60,000 tons of pig blood could be a new source of sustainable food

University of Copenhagen researchers have pioneered a method to transform pig blood into a neutral tasting protein powder for the food industry.
calendar icon 4 September 2023
clock icon 3 minute read

Every year, 60,000 tons of blood are left over from Danish pork production. For the most part, it goes to animal feed.

Using an enzyme found in the papaya fruit, researchers from the University of Copenhagen’s Department of Food Science have developed a method to extract protein from pig blood. The result is a fine, white, neutral tasting powder with a 90 percent protein content. One that can be used as a supplement in a wide variety of foods. Pig blood protein has a higher nutritional value than any other plant or dairy-based protein on the market.

"We are increasing production sustainability by taking advantage of pig blood as a protein source for human consumption. It is likely that a growing number of people will satisfy their protein needs in the future through alternative food sources, for the sake of CO2 emissions and due to food shortages," explains associate professor and head researcher Rene Lametsch.

The 60,000 tons of pig blood that flow through Danish slaughterhouses annually are primarily sold on the international market for animal feed. By using the researchers' method to use the blood as a protein source for humans, 5,000 tonnes of pure protein powder can be extracted from 60,000 tonnes of blood.

Tested in foods for older people

Protein extracted from this blood can be used for many things. A protein powder can be blended by consumers into juices, ice cream, chocolate bars, dairy drinks and more. It can also be used in hospitals and for elder care.

"We have tested the powder in a chocolate bar, as well as in meatballs served to people 65-years-old and up, with positive results. Older people can have a tough time getting enough protein in their diets as they begin to eat less at the exact same time that their bodies need additional protein," explains Rene Lametsch.

The researchers' method also separates iron from blood, which can be used for dietary supplements or as a natural food colorant

Investment needed

With both the research and processing in order, technology no longer remains an obstacle. Everything is ready. The ability to use pig blood as a protein source with the potential of reducing meat production and helping the environment now awaits an industrial investor willing to launch a product with pig blood protein in it.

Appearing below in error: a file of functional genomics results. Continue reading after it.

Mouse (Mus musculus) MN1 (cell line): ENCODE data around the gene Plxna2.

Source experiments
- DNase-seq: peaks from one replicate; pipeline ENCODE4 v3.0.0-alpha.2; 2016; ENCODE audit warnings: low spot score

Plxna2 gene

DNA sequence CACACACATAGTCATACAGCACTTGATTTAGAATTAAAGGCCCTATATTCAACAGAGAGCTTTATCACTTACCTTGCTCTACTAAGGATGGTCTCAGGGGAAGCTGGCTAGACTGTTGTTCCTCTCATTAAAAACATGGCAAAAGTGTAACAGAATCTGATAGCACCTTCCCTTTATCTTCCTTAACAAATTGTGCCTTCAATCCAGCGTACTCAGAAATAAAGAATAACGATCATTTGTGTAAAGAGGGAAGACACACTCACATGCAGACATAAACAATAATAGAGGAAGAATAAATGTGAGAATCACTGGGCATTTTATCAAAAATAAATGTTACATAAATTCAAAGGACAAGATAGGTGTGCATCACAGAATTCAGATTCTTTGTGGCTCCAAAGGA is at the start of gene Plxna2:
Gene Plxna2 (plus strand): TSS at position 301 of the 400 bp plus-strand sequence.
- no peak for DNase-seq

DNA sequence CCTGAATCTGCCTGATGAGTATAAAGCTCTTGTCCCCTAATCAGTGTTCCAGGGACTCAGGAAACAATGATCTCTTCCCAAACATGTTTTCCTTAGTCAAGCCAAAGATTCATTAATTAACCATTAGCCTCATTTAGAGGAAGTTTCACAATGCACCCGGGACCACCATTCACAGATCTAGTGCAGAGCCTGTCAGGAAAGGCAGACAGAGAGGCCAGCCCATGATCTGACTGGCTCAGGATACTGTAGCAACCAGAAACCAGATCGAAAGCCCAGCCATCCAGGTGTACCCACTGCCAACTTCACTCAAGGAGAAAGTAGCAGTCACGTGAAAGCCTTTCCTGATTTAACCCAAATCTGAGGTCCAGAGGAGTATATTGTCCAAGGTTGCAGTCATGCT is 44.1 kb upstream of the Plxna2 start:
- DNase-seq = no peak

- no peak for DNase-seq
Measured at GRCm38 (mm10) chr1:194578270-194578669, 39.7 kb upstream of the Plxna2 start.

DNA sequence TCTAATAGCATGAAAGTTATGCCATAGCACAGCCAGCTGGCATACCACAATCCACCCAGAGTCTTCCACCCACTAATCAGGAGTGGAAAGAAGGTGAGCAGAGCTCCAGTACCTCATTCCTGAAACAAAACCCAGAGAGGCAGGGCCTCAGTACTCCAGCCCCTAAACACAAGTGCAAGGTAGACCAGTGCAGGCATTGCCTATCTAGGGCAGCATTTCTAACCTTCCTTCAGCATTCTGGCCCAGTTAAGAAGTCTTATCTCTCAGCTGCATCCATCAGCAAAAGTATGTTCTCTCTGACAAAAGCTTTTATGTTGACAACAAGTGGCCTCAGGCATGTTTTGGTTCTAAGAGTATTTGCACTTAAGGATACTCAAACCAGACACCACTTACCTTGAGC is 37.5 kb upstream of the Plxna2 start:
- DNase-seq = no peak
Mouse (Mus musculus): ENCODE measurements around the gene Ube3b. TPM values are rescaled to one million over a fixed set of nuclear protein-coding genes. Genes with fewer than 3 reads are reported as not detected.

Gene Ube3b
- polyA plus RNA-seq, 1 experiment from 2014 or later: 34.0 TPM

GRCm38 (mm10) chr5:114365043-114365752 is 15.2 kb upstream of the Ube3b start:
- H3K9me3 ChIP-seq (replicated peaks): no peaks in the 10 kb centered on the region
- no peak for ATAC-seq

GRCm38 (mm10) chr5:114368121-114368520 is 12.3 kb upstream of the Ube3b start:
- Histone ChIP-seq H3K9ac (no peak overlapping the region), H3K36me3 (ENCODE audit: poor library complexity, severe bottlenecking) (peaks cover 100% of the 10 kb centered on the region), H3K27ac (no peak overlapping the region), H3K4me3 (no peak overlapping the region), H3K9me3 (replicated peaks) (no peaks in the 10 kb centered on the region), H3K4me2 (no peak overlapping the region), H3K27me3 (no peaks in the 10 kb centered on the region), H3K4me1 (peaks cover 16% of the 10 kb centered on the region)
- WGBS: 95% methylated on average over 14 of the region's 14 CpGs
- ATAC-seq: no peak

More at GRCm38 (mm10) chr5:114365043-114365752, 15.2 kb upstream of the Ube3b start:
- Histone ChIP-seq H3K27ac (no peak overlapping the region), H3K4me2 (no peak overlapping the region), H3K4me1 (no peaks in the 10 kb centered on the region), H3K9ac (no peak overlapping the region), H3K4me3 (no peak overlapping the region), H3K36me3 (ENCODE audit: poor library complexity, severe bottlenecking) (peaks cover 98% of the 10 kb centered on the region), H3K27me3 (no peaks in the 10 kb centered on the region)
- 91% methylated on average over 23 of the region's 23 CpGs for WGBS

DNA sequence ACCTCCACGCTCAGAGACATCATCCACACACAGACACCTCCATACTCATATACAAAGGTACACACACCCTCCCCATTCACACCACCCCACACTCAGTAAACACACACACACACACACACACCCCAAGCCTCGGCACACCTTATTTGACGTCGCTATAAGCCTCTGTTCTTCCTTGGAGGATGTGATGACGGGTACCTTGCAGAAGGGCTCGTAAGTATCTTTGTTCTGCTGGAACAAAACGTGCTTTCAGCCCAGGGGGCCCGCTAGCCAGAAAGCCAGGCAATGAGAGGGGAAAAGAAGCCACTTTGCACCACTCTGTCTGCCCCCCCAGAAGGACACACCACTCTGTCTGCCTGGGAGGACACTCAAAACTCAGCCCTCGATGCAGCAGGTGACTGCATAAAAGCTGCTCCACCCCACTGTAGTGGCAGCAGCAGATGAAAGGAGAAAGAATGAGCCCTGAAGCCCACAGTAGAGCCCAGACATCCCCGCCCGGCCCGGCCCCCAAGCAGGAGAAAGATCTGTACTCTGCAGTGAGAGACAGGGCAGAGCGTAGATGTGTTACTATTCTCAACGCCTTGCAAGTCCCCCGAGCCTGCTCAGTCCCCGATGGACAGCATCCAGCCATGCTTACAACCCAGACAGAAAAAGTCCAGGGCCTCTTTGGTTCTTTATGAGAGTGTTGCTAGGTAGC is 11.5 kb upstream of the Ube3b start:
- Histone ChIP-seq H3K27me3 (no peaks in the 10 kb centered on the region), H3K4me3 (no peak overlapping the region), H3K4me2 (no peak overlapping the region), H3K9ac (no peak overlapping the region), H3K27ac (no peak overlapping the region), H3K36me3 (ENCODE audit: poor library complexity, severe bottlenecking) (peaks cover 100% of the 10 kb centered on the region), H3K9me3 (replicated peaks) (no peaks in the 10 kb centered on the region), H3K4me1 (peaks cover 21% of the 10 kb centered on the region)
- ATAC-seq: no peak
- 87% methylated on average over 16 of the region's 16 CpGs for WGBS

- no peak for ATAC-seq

"Our research is done. The next step is in the hands of the industry. We need a partner that can move this to market," says Rene Lametsch, comparing pig blood with other types of protein sources which spring up. "A bold industrial investor must be willing to test this with consumers. Protein from pig’s blood faces the same challenge as with insects. People try it, and think of it as exciting, but it takes time to get used to."

He points to China as a prime export market. Danish pork is already valued highly by the Chinese, whose food preferences and traditions differ from Europeans. Furthermore, the Chinese market has the potential to absorb all 5,000 tonnes of the Denmark’s annual pig protein production.


  • 60,000 tons of pig blood are produced by Danish slaughterhouses annually, an amount that can be converted into 5,000 tons of protein powder.
  • The researchers' method uses an enzyme from the papaya fruit to separate protein from pig blood.
  • The protein powder is 90% protein.
  • Pig blood protein has a higher nutritional value than any other plant or dairy-based protein now on the market.
  • The protein is transformed into a white, neutral-tasting powder that can be used in a variety of foods.
  • Iron and the red dye are also separated from pig’s blood and can be used in food supplements and as a natural colorant.
  • The research project was conducted in a collaboration between Danish Crown, Toft Care and Essentia Protein solutions.

University of Copenhagen

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